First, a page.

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    • Well done, feminism. Now men are afraid to help wo... (Last post by Jamie Stick)
    • Quote: What I was pointing out is that feminism doesn't help men. I talk about male victims of rape and already it's the patriarchy's fault. That is what victim blaming is. Nope. Blaming patriarchy isn't blaming the individual man who was raped for being raped nor is it even blaming men in general, but rather societal bias. Yes, that societal bias is patriarchal, but that's not the same logically or linguistically as blaming the victim.
    • Guns in America (Last post by Star Forge)
    • Quote: Ok Jamie I am literally done with you because you refuse any facts put forward. You asked me how I got that firearms are less then 1% of all deaths. I proved my point with facts from the FBI and CDC. Then you spout something about how this doesnt prove my point. The numbers DO NOT LIE. Firearms are responsible for less then 1% of all deaths in the US while fast food and a lazy life are responsible fore 23%. So sitting on your couch with a big mac is more likely to kill you then a person owning a gun. It is down right laughable that you in one breath claim that "Oh I dont own guns and nothing happened to me so you dont need them" then in the next say how bad they are and thus we need to ban them. It doesnt work both ways. You refuse all reason and fact and thus this conversation is over unless you want to actually do anything other then emotionalist burden shifting. You demand proof from others but offer nothing but stories and fear based foolishness yourself. Non sequitur. TROLOLOLOLO Just kidding. You pretty much summed it up. This thread reminded me to buy an NRA membership this morning.
    • On War & Religion (Last post by OB1Shinobi)
    • Quote: Quote: Also, the assertion that any life has inherent value is false by necessity, since "inherent value" is already something internally inconsistent. Value is an outcome of putting value upon things. It cannot be inherent by definition. Nor does a majority of largely popular religions in our day, and by that I mean religions with any global influence of note, teach that life has inherent value. The value of life they teach is often only as far reaching as the religion's tribe and doesn't extend even as far as to all mankind, and it is also, in most cases, contingent upon either ourselves, a cosmic impersonal justice and morality system, or a countable set of deities. Value and inherency are two incompatible things. 1- i think i elaborated on this in my response but i wanted to add - did you really not understand the basic point i was expressing? i mean, i do respect that it is important to be as precise with our language as possible, but if we are communicating in a friendly and mutually uplifting way, do you really have to pick every damn thing apart to nth degree? its very frustrating discussing topics with you because we get sidetracked on minutia for no better reason than that you find an opportunity to be critical and wont let it pass but maybe that is only my impression and not your intent? 2 - EVERY religion teaches that there is a higher order of existence and that we are a part of that order - that we have a place and a purpose within it - THIS IS OUR VALUE and this is what religion does ---- so you arent going to explain why it is wrong to burn down villages? and your response to that is "NO YOU DO IT!" ? well i think i will say that numerous religion systems have explained this far better than i could do what is this time you speak of "long before religion existed"? i am talking about RELIGION - the phenomena of religion itself and not just some particular religion, such as taoism or jediism im not sure that we can speak of a time "before religion came along" ? my understanding is that the best of our modern thinking has determined that religion existed as far back as human beings can be said to be HUMAN BEINGS in the modern sense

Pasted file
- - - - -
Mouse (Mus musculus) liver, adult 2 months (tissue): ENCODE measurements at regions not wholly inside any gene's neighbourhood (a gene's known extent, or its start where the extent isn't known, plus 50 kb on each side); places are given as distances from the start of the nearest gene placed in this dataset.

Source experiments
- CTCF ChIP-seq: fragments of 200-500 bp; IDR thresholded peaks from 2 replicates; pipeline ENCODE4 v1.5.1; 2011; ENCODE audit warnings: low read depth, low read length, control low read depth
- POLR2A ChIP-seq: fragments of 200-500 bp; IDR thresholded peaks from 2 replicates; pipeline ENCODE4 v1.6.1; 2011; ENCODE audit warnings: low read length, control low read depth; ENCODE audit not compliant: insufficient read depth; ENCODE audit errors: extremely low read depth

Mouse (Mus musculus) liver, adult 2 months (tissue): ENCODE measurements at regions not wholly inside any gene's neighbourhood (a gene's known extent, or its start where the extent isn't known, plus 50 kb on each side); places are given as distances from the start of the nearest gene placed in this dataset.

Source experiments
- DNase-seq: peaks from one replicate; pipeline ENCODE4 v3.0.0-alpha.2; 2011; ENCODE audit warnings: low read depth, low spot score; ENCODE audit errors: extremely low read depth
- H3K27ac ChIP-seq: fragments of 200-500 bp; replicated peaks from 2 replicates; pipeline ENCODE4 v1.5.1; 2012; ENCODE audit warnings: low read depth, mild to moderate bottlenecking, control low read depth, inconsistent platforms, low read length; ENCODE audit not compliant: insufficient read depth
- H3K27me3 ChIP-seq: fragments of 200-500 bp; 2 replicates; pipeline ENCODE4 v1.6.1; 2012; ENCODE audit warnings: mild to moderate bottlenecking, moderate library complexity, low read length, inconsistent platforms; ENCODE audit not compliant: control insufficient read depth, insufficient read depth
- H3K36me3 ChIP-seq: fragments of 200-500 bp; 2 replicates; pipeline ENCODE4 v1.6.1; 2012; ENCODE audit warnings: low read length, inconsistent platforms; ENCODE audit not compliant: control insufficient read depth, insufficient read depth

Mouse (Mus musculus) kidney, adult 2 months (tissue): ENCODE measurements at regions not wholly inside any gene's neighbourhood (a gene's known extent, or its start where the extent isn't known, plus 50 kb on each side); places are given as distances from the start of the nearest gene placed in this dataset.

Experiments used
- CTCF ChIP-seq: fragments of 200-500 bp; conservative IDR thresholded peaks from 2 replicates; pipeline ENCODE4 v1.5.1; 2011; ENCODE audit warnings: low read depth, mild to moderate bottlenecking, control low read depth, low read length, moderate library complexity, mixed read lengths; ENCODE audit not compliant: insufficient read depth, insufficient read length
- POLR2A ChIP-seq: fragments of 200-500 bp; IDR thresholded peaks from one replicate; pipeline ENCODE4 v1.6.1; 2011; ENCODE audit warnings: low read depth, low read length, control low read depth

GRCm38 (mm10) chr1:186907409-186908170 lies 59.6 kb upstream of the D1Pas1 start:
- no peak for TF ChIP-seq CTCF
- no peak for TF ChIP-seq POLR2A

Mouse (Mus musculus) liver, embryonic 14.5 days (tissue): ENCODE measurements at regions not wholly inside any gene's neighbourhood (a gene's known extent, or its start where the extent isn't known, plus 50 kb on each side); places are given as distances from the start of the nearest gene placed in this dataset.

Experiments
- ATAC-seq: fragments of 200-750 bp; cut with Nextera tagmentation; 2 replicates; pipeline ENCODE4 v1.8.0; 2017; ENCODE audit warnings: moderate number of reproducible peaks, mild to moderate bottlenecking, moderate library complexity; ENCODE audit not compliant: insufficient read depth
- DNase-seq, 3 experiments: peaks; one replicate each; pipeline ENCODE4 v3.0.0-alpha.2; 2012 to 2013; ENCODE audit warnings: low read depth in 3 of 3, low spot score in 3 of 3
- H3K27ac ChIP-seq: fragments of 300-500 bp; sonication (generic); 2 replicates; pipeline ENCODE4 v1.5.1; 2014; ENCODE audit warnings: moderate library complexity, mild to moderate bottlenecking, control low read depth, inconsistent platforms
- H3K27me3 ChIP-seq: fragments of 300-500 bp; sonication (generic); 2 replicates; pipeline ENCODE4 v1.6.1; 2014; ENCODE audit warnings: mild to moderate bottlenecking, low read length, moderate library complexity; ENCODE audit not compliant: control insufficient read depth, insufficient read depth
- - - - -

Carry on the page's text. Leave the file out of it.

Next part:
• Justice in the Force (Last post by den385)
    • And so it is... Force is not a skirt for a coward but a flag for the brave. Today I decided that I'll rather die than complain and drown in self-pity again. Maybe, my genes will never allow me to recover from depression fully. Maybe, I can rewrite my faulty genome. Whatever the obstacles, I'll rather die fighting, like a Jedi, than surrender. " Once more into the fray... Into the last good fight I'll ever know... Live and die on this day... Live and die on this day... " Hah. Life always finds a way to make me stronger.
    • Avatar Discussion (Episode 1, TLA) (Last post by steamboat28)
    • As someone who doesn't currently feel comfortable either in this Temple or in my own head, I'm relatively certain these kinds of discussions about this franchise would be a really good way for me to check in here once in a while. I need to watch this series again anyhow.
    • Your Inner Council: What is it and how to develop ... (Last post by Loudzoo)
    • This is a great thread - and I like your list! Here are my current 7, in no particular order: George Fox - for original thought and steadfastness in the face of oppression Obi Wan Kenobi - just because . . . Bjorn Lomborg - for effective environmentalism, no matter how unfashionable ( Lao Tzu - for wisdom Thomas Young - the definitive polymath provides inspiration that everything is interesting Valentino Rossi - for bravery, technical acumen, persistence and sense of humour Edgar Mitchell - for pursuing his interests and beliefs in the face of opposition (
    • SW Force Awakens books (Last post by Br. John)
    • I have this one. Aftermath: Star Wars: Journey to The Force Awakens It starts immediately with the end of Return of the Jedi but only covers a short time period - not near the thirty years that have passed. I understand that time period (between VI and VII) will be filled in with more books. There's going to be a single episode comic that tells why C3PO Spoiler: has one red arm now. [attachment]
    • Rants far and wide (Last post by Connor L.)
    • I'm working so hard with so little result... This is slow. Slow is a good teacher, though... I must remember that.
    • From time to time a poem (Last post by elizabeth)